On Saturday, February 8, over three hundred college students from numerous institutions packed into the Innovative Technologies Complex in Binghamton, NY to participate in the HackBU spring semester Hackathon. The theme of this year’s spring Hackathon was Hack for Tomorrow — emphasizing socially impactful products to solve real-world problems.

These students were competing for fun, bragging rights and an array of prizes.

This year, the Southern Tier Clean Energy Incubator sponsored a first place prize of $1000 dollars for the Best Clean Energy Hack competition category, in support of student and environmental innovation. Other prizes and topics ensured a varied array of hacks, but the allure of $1000 and the challenge of dreaming big in the clean energy space excited a number of teams. The ambitions team behind AR Turbine Test, this years’ winners, were instantly attracted to this challenge.

By using an augmented reality interface, AR Turbine Test visualizes the effects and impacts of adapting Wind Turbines on the environment. According to team member Jared Eipp, a freshman studying computer science, the product’s visuals would incentivize users to support clean energy products.

“Augmented reality was used to achieve the goal of preserving clean energy, ” Eipp said.
”By showing a more accurate image of the visual impacts that are often the main reasons for hesitation among people against renewable energy. The goal is to persuade people to build a large project such as a wind farm or a solar energy field.”

Wind turbines were the focus of this team’s hack. Turbines are a source of renewable energy that produces 8% of U.S energy generating capacity by turning the energy in wind to usable electricity. Using an augmented reality environment built in Unity Engine, the application visualizes the placement and impacts of a wind turbine in real time. AR Turbine Test team member Jake Cope, a junior double majoring in computer science and mathematical studies at Binghamton University spoke to how their team built their product.

“I think the first thing we did after settling on our idea was figuring out how to virtualize a wind turbine using AR in the most basic way possible,” Cope said. “After placing down a few models of the turbine in Unity, we built the app, installed it on my phone, pointed it out the window, and as the virtual turbines appeared in the real world, we knew we wanted to explore this idea for the remainder of the hackathon.”



Once the team settled on their idea, they hit the ground running. The app took 16 hours for the team to develop — beginning their early engineering stages at 8:00 PM on Saturday and compiling the product a few minutes before the 12:00 PM deadline on Sunday. Having learned more about the applications of software in clean energy technology during the time crunch, Eipp stressed that software engineering lends itself well to clean energy innovations for both companies and consumers.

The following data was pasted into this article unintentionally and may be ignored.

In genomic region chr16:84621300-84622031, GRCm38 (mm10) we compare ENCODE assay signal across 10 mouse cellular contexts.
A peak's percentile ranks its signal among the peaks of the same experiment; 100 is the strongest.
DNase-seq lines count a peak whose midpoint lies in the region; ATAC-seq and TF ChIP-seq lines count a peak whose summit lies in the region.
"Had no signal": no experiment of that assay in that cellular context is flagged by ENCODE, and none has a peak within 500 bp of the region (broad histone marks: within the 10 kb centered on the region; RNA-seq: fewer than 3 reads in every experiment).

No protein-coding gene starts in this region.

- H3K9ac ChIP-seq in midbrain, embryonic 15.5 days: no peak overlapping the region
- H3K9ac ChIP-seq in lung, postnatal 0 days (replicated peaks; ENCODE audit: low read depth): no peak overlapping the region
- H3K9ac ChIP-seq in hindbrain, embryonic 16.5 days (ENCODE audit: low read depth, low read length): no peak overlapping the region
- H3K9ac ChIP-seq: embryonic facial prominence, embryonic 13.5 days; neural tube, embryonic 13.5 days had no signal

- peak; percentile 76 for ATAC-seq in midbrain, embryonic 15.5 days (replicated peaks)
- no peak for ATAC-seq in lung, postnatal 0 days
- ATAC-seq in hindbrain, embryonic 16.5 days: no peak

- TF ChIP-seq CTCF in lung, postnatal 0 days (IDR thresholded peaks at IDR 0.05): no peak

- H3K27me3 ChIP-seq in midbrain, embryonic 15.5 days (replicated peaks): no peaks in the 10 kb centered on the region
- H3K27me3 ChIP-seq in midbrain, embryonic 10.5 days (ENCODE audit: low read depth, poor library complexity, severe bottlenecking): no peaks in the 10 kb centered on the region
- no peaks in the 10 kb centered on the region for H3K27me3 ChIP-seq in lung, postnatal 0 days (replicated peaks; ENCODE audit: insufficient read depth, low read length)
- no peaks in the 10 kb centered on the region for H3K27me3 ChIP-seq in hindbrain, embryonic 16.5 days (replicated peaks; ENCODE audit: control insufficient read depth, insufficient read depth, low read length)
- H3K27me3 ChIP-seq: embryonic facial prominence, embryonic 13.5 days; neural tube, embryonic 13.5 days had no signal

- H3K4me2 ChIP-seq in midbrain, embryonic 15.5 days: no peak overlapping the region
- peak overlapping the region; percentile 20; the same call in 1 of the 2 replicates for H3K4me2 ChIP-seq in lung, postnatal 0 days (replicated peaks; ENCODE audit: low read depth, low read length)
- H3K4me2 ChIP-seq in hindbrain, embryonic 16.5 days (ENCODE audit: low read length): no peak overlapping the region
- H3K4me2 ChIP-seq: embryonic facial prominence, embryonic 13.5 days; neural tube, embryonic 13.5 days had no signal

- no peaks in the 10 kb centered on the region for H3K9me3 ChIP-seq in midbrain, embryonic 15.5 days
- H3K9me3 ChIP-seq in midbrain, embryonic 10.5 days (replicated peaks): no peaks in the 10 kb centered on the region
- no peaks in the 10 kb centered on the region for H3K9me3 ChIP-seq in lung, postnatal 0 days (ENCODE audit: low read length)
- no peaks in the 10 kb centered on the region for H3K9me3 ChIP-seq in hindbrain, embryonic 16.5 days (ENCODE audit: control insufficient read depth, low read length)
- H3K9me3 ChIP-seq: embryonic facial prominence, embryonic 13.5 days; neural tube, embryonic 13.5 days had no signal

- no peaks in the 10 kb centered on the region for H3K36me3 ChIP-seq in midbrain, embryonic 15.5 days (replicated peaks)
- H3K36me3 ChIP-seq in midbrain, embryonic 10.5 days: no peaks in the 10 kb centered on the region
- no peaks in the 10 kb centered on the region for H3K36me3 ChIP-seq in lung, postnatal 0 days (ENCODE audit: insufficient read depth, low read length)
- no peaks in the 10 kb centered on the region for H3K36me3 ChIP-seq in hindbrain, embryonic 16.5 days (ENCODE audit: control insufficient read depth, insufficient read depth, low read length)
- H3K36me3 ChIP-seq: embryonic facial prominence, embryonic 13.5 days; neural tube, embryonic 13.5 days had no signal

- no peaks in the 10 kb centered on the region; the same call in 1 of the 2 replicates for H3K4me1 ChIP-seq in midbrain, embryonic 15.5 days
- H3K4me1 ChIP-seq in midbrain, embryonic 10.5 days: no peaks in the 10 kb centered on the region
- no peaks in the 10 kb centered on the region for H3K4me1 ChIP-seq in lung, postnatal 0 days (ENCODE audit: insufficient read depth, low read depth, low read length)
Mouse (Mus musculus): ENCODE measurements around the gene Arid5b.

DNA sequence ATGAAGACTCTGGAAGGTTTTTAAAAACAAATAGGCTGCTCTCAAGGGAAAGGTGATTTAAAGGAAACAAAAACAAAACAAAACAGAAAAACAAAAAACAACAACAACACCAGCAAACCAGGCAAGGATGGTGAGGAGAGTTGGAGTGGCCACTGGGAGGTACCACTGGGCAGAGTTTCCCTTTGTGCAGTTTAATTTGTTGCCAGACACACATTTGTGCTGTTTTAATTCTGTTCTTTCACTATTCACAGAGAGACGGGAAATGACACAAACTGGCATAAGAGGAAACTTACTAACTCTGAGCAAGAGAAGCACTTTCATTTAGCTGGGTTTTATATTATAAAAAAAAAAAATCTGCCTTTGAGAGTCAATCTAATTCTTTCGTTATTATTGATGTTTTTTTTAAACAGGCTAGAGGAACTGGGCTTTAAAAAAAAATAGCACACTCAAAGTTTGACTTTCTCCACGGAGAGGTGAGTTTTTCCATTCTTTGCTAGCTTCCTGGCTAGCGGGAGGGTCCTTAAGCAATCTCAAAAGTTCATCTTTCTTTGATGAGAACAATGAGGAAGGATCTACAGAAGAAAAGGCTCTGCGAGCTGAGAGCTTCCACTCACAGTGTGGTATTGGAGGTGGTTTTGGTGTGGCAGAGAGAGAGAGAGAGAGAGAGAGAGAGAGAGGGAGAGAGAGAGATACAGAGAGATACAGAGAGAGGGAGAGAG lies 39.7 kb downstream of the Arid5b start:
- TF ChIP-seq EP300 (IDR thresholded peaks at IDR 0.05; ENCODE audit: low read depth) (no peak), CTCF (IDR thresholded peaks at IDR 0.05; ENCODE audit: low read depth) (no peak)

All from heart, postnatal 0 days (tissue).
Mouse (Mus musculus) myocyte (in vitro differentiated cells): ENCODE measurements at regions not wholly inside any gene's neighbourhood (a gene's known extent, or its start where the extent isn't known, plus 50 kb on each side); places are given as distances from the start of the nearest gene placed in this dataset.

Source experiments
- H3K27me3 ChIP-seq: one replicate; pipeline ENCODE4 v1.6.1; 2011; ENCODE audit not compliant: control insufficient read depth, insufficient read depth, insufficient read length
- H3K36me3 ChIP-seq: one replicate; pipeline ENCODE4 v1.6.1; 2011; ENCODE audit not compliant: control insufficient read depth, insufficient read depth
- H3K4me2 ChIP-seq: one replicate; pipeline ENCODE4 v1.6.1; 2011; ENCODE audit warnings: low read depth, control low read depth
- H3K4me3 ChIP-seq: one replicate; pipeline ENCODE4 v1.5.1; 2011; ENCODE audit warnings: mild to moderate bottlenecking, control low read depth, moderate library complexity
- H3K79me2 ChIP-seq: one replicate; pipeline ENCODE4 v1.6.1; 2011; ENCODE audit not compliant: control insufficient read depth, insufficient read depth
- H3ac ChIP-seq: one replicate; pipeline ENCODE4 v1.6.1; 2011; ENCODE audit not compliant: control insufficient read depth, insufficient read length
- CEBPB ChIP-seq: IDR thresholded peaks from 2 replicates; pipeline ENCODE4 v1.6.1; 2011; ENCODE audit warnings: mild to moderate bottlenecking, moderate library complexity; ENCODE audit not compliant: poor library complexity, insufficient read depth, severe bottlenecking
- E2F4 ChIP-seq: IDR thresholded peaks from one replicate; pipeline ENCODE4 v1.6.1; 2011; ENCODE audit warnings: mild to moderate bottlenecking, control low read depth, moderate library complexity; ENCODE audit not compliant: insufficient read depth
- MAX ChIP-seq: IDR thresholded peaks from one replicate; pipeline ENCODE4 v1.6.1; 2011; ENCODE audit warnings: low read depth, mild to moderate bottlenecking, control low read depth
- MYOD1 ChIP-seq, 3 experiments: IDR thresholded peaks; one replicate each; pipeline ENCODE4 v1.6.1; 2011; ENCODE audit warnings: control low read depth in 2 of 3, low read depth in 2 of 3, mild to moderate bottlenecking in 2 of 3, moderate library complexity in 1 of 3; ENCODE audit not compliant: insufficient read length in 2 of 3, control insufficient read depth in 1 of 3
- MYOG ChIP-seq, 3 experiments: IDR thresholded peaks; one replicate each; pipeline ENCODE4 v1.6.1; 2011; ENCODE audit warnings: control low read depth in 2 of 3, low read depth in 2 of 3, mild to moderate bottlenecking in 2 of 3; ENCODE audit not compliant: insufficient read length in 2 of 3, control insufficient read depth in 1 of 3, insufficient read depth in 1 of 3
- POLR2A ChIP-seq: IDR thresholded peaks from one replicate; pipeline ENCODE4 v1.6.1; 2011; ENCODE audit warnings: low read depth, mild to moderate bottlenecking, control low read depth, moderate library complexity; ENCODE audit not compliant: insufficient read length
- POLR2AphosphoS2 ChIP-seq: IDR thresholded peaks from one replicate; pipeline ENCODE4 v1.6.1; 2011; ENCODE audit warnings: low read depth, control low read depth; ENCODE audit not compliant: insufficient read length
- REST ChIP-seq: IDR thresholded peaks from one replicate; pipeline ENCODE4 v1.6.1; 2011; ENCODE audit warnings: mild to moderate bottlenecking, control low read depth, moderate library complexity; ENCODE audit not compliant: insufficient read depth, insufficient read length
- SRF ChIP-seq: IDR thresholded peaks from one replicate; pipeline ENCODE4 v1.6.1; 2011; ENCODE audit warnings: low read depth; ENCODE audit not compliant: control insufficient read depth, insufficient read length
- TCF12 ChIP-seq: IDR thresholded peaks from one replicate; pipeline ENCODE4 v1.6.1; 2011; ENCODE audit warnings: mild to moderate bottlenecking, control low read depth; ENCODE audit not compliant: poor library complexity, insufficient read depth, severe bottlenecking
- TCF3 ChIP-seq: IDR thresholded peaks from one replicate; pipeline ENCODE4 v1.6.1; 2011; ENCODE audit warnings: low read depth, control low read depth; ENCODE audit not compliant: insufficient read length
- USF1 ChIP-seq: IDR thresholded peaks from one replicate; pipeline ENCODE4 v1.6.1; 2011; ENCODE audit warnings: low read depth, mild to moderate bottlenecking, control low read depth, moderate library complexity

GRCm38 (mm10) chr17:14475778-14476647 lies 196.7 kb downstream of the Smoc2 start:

“Being able to use software to collect and distribute data accurately is powerful and provides companies the ability to be more transparent with what they plan on carrying out with their products. From the consumer side, software engineering allows people to understand the impacts, both positive and negative, of integrating a clean energy source into their community.” Cope said.

The competition’s theme of socially impactful hacking proved a source of inspiration for many teams. High impact projects from other teams included Solar Planner, an app to help city planners implement solar technology, and Best Hack winner PlowIt, which allowed snow plow drivers to update their progress in real time. For Jake and Jared, the theme helped focus ideas and build a sense of community among hackers.

“The theme of the hackathon was a great basis for our idea and after looking at all the prizes for clean energy/civic engagement hacks, we narrowed our search down to tackling a real world issue,” Cope said. “We were both fairly interested in the climate crisis so we decided to delve into that rabbit hole. After hours of bouncing failed ideas off each other, such as visualizing rising sea levels in real time, we finally ended up on wind turbines.”

Both Jake and Jared saw the hackathon as a learning experience in innovation and socially-motivated software development. As winners of the Best Clean Energy Hack, they were thankful for the opportunity and support from their community.

“I would like to thank HackBU for putting on another fantastic hackathon. Every year is better and smoother than the last and they really outdid themselves with this one. I would also like to thank the Koffman Southern Tier Incubator’s Clean Energy Program for sponsoring such a generous prize.”

“it was extremely gratifying to learn that others were interested in our idea and thought there was potential for a real product. It made the hard work feel less like work and more about helping communities,” Eipp said.

As winners of the Best Clean Energy Hack Category, the Southern Tier Clean Energy Incubator (SCI) will award AR Turbine Test a prize of $1000. To learn more about SCI’s programs and offerings, visit https://southerntierincubator.com/sci .

– Max Samson